Jack Robinson

Interview by Matt Shaw

Since nabbing the top spot in the 2012 Hot 100 grom division at 14 years old, West Oz prodigy Jack Robinson has checked all the boxes one would expect a modern surf wunderkind to check – starring roles in mind-blowing edits, magazine spreads, WSL wildcard invites, and an exhaustive list of superlatives, including “the future face of surfing.” During that time, he’s also created a box or two of his own, standing tall at seemingly every conceivable big wave/slab on the planet.

In his first year (technically) of adulthood, the 18 year old showed he could handle the pressures of the big stage with standout performances in burly conditions at consecutive Pipe events (during which his composure and barrel-mastery amplified the comparisons to another great Pipe performer).

I caught up with Robinson during a short visit home to Western Australia and asked him about his World Tour aspirations, his search for crappy waves, and how he feels about being compared to a three-time world champ.

You had some big moments at Pipe this winter. What clicked for you there this year?

JR: It all happened pretty quickly as we got into the contest. It definitely felt like we kind of fast-tracked it because there are so many big left barrels here in Western Australia. It’s definitely not the same thing as Pipe. But I’d been surfing Teahupo’o, as well. I was definitely burning for it and just felt really comfortable out there.

Your composure in those heavy conditions, against some serious competition, impressed a lot of people. What helps you to relax and focus in those situations?

JR: Yeah, I don’t know. Every heat I was going against some really good guys: Mason Ho, Jamie O’Brien, everyone. I didn’t really think about it. They all just kept coming. The waves were really good, so it didn’t really matter.

And as you continue to surf well in those types of situations, the comparisons to Andy Irons keep coming up. What do you think about being compared to a three-time world champ?

JR: I definitely loved watching him surf. I loved his whole template, both his and Bruce’s. He was great in big waves, great style, great composure. I’d like to take a little bit from all those guys I’ve watched growing up. I had a good session out there this year with Bruce, actually. He’s got a good mindset, I think, especially in big surf. But I watched all those guys on videos when I was younger and, you know, would try to mold my surfing.

You’re 18 now. Are there any guys maybe just a little older than you who you look at and say, “I want to do things the way this person did it?”

JR: I think probably the way John John [Florence] did it is the way to do it. Just the way he came right into it and was successful right away—you know, so you’re not learning when you get [on Tour]. I mean, you’re always learning, but you have to have the whole package kind of all down pat. John John and Julian [Wilson], those guys were ready from the first day they got on Tour.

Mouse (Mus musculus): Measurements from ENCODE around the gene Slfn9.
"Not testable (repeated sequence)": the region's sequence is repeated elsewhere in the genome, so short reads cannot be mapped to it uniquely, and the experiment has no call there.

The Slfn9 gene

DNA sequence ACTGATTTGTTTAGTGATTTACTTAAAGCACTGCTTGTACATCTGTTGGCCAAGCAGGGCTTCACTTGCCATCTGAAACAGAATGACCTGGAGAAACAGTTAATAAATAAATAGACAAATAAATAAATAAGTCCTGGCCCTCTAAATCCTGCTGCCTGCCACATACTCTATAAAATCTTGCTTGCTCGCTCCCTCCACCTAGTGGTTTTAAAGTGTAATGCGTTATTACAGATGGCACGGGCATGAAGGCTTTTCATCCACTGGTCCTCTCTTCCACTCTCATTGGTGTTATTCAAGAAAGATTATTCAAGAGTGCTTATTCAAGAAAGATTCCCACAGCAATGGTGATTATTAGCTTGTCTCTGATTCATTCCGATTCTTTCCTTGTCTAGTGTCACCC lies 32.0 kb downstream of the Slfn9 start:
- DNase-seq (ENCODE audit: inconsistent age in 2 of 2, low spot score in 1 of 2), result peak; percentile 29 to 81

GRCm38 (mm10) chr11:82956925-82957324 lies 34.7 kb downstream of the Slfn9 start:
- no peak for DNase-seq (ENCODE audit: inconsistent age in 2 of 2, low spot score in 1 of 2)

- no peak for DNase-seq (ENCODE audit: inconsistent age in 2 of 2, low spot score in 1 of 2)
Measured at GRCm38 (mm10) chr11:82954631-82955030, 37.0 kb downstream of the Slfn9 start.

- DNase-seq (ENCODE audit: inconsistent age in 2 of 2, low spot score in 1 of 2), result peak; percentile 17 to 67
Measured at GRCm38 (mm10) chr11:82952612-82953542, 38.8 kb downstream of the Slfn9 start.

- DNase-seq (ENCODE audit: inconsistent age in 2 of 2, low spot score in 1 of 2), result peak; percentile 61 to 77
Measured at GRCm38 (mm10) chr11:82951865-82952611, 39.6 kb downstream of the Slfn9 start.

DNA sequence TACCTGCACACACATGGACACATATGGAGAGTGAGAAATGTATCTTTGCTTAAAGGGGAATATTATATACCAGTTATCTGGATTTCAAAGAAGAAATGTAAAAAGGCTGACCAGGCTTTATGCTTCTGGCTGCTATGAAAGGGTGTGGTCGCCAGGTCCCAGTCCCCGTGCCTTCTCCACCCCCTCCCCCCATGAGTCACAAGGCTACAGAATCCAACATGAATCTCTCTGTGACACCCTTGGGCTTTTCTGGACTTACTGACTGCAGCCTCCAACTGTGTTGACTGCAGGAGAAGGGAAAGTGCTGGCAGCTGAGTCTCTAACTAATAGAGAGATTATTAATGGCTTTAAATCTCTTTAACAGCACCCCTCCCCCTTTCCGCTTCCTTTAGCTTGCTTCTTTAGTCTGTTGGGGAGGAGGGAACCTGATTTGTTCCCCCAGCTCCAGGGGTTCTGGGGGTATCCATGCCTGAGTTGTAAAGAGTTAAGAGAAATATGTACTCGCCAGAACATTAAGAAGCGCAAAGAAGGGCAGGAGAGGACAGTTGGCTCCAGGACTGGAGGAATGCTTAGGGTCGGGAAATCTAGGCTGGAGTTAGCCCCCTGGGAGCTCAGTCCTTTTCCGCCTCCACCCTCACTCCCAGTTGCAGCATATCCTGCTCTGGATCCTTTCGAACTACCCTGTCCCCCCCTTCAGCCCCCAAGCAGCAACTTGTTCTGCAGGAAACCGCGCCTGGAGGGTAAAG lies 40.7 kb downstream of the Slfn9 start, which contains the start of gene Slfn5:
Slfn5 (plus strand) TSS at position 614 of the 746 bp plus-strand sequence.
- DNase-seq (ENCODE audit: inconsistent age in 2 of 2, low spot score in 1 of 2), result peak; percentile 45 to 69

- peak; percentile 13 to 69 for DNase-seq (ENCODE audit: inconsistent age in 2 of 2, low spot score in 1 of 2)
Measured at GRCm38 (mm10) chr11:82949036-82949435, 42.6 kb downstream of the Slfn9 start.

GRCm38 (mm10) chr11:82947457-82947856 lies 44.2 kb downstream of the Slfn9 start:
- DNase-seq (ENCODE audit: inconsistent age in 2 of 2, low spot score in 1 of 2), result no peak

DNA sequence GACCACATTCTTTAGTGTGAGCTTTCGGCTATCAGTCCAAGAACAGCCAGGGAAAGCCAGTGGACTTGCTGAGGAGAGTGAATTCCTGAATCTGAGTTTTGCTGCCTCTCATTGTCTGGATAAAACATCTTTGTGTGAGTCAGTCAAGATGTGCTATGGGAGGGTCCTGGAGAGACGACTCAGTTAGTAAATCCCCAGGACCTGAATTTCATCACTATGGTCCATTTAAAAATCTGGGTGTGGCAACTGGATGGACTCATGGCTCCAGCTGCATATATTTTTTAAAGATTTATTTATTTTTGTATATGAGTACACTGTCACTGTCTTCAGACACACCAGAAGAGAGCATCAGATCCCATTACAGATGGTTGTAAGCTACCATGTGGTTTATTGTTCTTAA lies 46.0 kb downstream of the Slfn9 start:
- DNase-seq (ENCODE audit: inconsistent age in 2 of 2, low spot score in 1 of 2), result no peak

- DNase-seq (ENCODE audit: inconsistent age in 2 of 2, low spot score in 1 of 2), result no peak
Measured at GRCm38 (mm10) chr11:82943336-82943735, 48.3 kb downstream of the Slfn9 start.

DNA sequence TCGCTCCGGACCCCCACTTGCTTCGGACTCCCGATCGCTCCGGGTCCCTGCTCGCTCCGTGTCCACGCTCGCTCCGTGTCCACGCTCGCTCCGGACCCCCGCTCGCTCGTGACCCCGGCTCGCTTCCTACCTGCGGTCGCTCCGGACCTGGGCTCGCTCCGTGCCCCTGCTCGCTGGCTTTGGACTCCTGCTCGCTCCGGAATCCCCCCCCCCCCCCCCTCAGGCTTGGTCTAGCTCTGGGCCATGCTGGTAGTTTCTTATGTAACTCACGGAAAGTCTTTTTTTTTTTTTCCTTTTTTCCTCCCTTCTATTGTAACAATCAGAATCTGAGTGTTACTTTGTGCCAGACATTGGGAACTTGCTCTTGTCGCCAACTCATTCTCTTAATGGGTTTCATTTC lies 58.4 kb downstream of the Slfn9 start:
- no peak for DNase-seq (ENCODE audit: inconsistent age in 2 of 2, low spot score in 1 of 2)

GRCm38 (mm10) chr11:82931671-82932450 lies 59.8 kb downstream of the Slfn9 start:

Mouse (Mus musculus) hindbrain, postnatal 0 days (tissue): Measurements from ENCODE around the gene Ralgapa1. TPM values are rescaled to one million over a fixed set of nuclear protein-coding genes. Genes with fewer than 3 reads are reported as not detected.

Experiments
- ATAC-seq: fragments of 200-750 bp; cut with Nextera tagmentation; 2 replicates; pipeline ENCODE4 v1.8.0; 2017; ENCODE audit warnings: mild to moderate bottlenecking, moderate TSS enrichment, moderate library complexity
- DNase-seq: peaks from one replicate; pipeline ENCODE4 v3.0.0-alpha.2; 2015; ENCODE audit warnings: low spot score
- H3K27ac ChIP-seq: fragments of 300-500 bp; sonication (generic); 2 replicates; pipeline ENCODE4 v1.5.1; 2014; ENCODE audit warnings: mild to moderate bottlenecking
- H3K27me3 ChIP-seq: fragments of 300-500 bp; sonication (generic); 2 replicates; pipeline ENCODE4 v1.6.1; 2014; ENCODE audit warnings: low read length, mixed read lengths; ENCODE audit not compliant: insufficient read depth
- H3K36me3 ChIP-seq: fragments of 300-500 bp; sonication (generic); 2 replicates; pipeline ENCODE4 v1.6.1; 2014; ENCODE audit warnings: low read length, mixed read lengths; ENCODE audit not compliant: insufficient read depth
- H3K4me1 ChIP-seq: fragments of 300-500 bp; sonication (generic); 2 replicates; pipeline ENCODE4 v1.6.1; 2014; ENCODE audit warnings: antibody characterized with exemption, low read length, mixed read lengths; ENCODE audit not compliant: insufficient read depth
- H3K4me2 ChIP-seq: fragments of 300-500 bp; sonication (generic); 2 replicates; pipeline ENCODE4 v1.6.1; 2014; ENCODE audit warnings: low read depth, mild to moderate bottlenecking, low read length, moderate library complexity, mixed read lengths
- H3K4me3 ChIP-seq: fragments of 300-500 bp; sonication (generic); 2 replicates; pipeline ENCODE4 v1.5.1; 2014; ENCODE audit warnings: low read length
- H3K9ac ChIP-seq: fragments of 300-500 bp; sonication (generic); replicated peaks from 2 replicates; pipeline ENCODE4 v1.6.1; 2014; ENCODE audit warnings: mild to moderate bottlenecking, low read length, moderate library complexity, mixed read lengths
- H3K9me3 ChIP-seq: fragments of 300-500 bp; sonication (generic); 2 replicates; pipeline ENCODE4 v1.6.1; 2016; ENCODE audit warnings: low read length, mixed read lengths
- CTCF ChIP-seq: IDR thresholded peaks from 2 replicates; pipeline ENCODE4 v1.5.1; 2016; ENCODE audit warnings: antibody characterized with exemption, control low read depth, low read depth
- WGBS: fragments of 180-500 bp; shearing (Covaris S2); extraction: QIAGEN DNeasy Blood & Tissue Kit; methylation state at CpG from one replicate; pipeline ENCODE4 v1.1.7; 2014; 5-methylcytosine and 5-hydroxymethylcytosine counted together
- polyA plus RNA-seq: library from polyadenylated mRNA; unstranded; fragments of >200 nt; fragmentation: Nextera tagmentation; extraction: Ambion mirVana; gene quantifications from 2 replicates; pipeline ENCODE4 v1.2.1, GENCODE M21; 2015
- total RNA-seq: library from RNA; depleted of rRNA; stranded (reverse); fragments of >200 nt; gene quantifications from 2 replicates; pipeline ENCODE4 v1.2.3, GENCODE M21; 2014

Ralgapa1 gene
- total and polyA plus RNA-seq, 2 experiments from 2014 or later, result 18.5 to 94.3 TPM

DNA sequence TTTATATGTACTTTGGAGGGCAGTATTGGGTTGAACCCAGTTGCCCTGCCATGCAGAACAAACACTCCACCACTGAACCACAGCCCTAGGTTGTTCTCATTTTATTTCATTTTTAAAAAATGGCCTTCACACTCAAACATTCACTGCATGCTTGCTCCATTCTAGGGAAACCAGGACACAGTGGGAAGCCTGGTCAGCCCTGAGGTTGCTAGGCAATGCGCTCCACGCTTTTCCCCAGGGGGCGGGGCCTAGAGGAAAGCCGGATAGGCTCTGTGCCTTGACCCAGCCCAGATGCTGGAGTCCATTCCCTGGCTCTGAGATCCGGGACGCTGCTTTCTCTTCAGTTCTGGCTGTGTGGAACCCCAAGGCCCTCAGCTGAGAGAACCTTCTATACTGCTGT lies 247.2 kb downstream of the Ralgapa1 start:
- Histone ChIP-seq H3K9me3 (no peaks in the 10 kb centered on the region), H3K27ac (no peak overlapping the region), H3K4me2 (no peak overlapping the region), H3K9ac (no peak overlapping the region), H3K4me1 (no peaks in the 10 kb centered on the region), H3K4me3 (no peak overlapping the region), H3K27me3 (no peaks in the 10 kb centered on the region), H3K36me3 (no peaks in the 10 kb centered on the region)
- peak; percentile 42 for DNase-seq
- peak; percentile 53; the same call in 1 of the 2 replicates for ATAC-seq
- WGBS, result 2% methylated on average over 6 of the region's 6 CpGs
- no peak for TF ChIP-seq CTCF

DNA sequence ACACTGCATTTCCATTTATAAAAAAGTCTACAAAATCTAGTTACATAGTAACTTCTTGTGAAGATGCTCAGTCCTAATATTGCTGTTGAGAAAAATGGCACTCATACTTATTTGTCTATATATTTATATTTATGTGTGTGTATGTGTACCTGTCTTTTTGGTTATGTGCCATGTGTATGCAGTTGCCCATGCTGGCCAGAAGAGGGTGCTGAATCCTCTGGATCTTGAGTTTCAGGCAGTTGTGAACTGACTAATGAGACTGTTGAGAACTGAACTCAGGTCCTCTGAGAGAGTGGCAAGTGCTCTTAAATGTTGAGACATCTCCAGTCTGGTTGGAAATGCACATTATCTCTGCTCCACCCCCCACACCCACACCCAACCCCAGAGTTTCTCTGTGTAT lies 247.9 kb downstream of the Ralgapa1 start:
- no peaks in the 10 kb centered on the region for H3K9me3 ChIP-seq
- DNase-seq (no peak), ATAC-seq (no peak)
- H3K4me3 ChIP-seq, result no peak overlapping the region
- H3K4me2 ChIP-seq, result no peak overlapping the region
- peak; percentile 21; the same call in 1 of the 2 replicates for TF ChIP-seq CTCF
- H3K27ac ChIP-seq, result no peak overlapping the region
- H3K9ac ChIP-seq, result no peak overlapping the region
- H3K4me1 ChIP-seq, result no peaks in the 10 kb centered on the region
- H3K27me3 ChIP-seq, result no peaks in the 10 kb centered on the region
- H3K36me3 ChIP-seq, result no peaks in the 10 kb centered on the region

Who pushes you?

JR: I did a lot of freesurf trips this last year with Nathan Florence, Kiron Jabour, and Koa Rothman. It was a good crew. Mentally, it was good for me to see how those guys operate. Everyone would charge. We knew that any of us would go. That was the crew that kind of got me comfortable in heavy situations. Just watching them all go for it is really inspiring. They’re all really calm out there and they keep it simple. That’s the way to do it when you’re in those conditions.

With today’s guys like John John and Albee Layer, who are good in contests and small waves but also seem to live for sizable surf, do you think guys your age have to be good at everything in order to stand out?

JR: Oh yeah, definitely. You pretty much need to have the whole package now. It’s the whole kitchen sink nowadays. The big-wave scene is really cool. And I think now, to win a World Title, you need all the tools. And you’ve got to keep them all sharp.

What areas of your surfing are you trying to improve?

JR: I surfed a lot of small waves when I was younger. Then I got into big waves and just tried to get better at that for a while. But, again, you need to keep all your tools sharp. You can’t forget to put your time in on shitty waves.

So are you actively driving around looking for shitty waves?

JR: Yeah [laughs]. We’ve got some gutless waves now and again around here in Margaret River. But I think having the right boards is a big part of it, as well. It’s like a whole different sport when you have waves under 3 to 4 feet.

What’s your favorite wave to surf right now?

JR: If it’s a left-hand barrel, Teahupo’o and Pipeline and a couple of waves up on the northwest of our coast. I haven’t been to Fiji yet, so I want to get there this year. I like surfing rippable waves, though. Especially if you’ve got a big air section. That’s always fun.

What’s Jack Robinson gonna be doing at 28?

Oh man, I guess that’s ten years from now. I don’t know. On the World Tour, and making some good movie parts with all the best guys, as well. But I don’t know. We’ll see how it eventuates [laughs]. You’ll see.

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